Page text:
Property development guide part 9 — Common risks related to development
Many investors approach property development with rose coloured glasses, but in order to minimise your risks and maximise your chances of turning a good profit (remember you want at least 15 per cent on the development cost), as a developer you must understand the potential risks associated with the development process.
Whilst we’ve already considered problems associated with reducing acceptable profit margins and taking on too much too soon, here are some other common dilemmas developers can face on any given project.
Increases in interest rates which result in increased holding expenses.
It is all well and good to be able to service a loan and make repayments when interest rates are at an all time low, but you must always factor in the possibility of rate rises over the life of your development.
After all, it may be two to four years before you complete your project and realise enough profit to be able to refinance and pay out your development loan.
Even large, seasoned developers have been caught out when they have borrowed too much money on lower interest rates and then as rates started to increase substantially, they could no longer meet their loan commitments.
Increases in construction costs due to increases in the cost of building materials or labour.
This is another common trap developers fall into.
They account for set construction costs in their budget at the time of commencing their project, without having any contingency in place for a potential rise in these costs, which commonly occur annually in the construction industry.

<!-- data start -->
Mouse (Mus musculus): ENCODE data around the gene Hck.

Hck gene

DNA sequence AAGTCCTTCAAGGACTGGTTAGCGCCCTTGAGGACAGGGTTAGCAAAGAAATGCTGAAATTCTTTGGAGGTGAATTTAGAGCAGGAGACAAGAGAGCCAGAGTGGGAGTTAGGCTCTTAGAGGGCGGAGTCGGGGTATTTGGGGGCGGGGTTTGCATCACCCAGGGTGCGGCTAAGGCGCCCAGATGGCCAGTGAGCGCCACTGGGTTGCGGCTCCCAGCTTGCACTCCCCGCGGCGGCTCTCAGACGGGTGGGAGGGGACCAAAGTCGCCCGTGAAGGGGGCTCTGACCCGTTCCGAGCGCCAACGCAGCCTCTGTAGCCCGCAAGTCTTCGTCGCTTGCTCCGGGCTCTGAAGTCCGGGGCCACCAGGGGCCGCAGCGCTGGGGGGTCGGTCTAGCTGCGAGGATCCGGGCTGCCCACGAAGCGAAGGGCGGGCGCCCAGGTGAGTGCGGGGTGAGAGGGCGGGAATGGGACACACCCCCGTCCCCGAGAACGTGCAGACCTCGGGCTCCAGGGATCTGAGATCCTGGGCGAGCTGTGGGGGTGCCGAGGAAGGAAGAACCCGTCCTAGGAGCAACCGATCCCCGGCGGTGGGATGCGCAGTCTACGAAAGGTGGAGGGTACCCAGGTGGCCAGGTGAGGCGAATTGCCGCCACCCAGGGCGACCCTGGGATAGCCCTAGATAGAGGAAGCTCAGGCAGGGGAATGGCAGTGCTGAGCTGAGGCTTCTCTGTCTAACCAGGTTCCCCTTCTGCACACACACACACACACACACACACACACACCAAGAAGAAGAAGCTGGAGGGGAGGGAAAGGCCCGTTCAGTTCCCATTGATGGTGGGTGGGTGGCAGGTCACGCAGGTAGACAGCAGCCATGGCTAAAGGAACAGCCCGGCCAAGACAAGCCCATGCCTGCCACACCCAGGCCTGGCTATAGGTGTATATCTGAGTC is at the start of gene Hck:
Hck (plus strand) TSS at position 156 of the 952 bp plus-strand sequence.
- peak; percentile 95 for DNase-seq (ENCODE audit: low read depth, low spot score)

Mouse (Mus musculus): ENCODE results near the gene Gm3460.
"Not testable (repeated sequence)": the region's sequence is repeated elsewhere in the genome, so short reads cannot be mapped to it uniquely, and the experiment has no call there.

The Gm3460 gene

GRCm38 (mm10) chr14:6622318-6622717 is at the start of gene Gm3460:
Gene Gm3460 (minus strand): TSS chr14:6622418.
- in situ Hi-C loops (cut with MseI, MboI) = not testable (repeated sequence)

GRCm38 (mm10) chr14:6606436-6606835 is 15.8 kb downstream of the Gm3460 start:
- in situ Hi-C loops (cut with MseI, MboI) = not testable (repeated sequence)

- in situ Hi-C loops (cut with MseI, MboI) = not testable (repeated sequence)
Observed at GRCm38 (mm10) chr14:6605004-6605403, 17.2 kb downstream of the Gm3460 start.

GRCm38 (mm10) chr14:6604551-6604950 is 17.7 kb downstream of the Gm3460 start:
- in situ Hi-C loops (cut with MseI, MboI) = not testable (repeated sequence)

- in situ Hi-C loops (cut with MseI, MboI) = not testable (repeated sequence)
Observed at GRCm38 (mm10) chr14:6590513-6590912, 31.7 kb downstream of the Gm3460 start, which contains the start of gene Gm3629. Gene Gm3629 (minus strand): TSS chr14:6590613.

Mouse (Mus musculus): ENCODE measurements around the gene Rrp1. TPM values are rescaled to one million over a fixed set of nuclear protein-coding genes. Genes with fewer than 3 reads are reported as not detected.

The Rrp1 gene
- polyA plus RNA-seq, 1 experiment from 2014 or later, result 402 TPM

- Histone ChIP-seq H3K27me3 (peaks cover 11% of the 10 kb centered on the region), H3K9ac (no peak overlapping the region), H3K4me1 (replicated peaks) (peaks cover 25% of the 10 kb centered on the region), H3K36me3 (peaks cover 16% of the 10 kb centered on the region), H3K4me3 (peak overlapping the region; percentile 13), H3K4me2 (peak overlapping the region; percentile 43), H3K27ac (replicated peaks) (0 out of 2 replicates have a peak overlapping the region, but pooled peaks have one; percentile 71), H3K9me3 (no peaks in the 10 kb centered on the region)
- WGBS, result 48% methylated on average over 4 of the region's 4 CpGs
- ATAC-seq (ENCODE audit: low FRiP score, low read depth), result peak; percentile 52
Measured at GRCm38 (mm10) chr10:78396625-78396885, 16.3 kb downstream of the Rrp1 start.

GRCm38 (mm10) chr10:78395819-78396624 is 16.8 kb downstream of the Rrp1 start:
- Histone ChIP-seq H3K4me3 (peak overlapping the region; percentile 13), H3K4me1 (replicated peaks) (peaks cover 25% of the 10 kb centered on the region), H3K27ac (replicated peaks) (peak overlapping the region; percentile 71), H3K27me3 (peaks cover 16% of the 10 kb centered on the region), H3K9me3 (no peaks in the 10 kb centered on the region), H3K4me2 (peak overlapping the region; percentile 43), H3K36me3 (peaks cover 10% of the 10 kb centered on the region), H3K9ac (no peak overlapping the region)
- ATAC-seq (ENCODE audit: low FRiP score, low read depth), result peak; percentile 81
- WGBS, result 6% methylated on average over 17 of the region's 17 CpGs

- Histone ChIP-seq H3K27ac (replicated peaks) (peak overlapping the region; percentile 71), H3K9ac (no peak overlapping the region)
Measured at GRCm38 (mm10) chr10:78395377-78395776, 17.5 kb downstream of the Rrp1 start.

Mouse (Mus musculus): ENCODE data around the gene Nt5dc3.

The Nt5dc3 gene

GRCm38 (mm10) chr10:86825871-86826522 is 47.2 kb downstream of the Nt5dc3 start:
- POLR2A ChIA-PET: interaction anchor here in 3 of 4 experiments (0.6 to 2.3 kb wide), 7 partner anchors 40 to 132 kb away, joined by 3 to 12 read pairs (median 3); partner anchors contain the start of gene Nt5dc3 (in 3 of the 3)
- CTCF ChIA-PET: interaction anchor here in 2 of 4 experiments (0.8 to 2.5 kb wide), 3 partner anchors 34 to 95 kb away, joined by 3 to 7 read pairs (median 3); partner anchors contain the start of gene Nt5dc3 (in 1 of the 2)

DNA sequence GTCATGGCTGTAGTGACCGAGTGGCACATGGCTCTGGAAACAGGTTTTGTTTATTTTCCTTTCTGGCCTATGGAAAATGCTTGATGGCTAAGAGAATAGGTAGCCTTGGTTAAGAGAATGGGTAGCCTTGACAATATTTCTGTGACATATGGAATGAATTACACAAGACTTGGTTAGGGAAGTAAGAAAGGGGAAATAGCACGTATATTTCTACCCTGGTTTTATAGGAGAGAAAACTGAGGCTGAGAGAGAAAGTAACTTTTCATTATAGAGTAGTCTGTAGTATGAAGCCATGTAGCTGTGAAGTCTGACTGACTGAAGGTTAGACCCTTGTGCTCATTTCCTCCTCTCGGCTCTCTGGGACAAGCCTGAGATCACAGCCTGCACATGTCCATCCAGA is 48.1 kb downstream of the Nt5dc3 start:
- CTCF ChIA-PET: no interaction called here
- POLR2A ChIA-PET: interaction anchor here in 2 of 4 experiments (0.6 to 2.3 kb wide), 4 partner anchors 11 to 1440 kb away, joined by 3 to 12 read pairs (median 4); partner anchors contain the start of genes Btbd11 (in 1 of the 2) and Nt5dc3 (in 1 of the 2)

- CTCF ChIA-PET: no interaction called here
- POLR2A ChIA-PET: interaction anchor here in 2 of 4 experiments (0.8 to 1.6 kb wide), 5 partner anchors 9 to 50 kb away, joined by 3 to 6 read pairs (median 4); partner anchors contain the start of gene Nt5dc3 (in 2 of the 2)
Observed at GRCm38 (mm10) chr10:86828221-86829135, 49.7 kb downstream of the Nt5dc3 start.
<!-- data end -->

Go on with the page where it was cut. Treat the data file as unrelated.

They are then forced to either borrow more money (if the bank will allow them to — any this rarely happens), or sell their unfinished project and cop a loss in doing so.
You must always have a contingency fund to allow for things like an increase in the cost of building materials and labour.
A downturn in the property market…
For reasons such as increases in interest rates, cyclical movement in the real estate market and depressed or unstable general economic conditions resulting in lowered property values or increased holding costs until properties are sold.
We are all too familiar with this in recent times, yet it never ceases to amaze me that people who have worked within the industry for decades still do not allow for this natural occurrence.
The most important thing to remember as a developer is that property markets move in cycles and you really need to understand all of the fundamentals that drive booms and busts in order to time the start and finish of your projects accordingly.
Ideally, you want to be looking at acquiring sites during quieter times and marketing your completed project during times of heightened buyer activity and demand.
Variations occurring in the real estate market between supply and demand causing adverse fluctuations in real estate prices.
As most property investors know, the different fundamentals that drive the property market determine the varying levels of supply and demand at any given time.
When consumer confidence is high and interest rates favourably low for instance, there is often increased buyer activity, creating heightened demand and pushing prices up as purchasers compete for sought after real estate.
Furthermore, social changes such as immigration of new residents, baby booms and decreasing household sizes all mean we need more housing to accommodate a growing and changing population.